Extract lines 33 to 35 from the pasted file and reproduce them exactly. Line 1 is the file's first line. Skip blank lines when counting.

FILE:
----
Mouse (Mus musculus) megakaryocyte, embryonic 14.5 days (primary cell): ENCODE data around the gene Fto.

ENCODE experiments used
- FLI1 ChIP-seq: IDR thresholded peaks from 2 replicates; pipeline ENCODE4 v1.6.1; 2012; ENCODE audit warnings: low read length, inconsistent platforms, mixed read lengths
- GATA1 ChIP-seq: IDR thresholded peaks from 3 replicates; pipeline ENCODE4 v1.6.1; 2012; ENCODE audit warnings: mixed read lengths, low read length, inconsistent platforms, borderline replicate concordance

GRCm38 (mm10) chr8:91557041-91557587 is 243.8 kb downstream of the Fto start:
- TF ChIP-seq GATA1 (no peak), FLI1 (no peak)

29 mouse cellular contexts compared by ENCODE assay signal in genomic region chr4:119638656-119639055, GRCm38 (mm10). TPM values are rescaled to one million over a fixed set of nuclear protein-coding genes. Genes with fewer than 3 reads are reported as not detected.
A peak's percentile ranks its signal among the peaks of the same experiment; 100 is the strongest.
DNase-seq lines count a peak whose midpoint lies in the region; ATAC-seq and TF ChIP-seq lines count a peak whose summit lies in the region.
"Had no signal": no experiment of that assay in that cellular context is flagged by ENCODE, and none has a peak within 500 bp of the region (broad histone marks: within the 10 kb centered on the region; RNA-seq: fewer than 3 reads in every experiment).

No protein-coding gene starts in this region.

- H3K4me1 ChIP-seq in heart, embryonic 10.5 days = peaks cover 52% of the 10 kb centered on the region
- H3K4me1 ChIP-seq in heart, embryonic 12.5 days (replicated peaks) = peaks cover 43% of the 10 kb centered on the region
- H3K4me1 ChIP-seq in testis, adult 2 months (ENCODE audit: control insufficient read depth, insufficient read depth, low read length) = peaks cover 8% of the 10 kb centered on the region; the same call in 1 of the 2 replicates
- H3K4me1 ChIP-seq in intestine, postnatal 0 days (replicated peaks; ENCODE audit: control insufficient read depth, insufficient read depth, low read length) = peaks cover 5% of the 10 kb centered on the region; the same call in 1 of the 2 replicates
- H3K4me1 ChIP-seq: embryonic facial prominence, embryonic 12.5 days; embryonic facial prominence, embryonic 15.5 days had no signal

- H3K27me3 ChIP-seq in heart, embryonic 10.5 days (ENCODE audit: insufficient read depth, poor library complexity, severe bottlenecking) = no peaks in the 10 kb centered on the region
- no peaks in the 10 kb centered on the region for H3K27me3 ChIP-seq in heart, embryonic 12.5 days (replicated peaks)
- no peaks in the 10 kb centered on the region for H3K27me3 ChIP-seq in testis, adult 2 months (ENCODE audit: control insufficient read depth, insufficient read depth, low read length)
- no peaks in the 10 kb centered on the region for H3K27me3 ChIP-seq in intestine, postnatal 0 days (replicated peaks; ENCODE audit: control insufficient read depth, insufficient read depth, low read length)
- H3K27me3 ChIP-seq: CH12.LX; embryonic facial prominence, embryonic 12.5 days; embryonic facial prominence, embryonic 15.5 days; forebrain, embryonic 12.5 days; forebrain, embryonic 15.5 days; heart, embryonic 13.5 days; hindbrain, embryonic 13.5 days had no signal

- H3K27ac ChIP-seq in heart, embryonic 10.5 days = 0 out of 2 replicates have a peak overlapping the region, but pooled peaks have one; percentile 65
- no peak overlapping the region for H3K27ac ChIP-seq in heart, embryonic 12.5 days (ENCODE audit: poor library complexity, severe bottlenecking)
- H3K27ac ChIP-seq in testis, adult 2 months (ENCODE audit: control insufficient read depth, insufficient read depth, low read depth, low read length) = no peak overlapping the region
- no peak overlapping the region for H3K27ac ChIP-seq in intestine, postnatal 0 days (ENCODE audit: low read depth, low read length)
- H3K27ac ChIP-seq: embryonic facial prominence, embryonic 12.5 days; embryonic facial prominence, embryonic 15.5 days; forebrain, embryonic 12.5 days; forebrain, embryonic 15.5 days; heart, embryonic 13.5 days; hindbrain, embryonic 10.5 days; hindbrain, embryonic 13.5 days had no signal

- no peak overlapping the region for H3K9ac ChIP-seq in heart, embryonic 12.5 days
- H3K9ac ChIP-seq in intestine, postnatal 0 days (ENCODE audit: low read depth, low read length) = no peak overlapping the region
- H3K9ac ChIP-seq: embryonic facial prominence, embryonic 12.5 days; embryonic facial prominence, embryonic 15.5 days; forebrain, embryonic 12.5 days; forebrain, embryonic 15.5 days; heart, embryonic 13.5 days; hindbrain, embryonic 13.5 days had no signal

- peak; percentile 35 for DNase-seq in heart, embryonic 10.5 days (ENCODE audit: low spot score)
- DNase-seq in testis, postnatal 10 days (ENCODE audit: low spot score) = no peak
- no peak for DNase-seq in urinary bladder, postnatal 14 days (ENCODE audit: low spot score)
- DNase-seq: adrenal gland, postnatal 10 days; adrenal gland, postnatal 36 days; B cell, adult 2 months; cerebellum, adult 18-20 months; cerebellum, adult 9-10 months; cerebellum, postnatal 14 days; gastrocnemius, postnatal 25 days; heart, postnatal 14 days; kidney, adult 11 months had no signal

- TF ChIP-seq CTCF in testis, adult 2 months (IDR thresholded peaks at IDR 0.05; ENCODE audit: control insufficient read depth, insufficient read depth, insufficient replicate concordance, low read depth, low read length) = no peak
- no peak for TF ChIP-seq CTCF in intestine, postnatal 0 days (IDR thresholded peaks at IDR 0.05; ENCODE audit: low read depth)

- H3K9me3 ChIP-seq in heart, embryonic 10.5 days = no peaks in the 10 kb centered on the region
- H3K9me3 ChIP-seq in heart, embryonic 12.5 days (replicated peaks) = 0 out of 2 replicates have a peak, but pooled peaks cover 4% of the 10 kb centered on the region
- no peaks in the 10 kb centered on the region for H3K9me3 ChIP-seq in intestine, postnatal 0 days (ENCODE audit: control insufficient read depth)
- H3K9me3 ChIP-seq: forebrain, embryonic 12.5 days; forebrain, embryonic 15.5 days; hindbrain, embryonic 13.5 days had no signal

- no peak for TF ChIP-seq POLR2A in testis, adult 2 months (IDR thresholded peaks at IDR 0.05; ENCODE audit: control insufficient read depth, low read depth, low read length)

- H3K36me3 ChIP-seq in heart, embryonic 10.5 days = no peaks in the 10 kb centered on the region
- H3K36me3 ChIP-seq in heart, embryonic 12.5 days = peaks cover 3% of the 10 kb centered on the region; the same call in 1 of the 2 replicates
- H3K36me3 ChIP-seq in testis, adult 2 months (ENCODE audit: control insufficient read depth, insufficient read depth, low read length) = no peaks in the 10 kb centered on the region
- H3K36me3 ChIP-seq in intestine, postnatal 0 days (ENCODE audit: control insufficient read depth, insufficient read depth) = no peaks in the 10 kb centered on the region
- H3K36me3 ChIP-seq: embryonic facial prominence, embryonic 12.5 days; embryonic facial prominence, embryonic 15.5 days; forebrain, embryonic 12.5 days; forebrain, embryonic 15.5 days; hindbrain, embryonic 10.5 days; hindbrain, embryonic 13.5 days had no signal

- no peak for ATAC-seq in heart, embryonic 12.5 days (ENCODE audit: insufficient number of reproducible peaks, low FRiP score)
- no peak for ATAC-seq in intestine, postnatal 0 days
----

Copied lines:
- DNase-seq: adrenal gland, postnatal 10 days; adrenal gland, postnatal 36 days; B cell, adult 2 months; cerebellum, adult 18-20 months; cerebellum, adult 9-10 months; cerebellum, postnatal 14 days; gastrocnemius, postnatal 25 days; heart, postnatal 14 days; kidney, adult 11 months had no signal

- TF ChIP-seq CTCF in testis, adult 2 months (IDR thresholded peaks at IDR 0.05; ENCODE audit: control insufficient read depth, insufficient read depth, insufficient replicate concordance, low read depth, low read length) = no peak
- no peak for TF ChIP-seq CTCF in intestine, postnatal 0 days (IDR thresholded peaks at IDR 0.05; ENCODE audit: low read depth)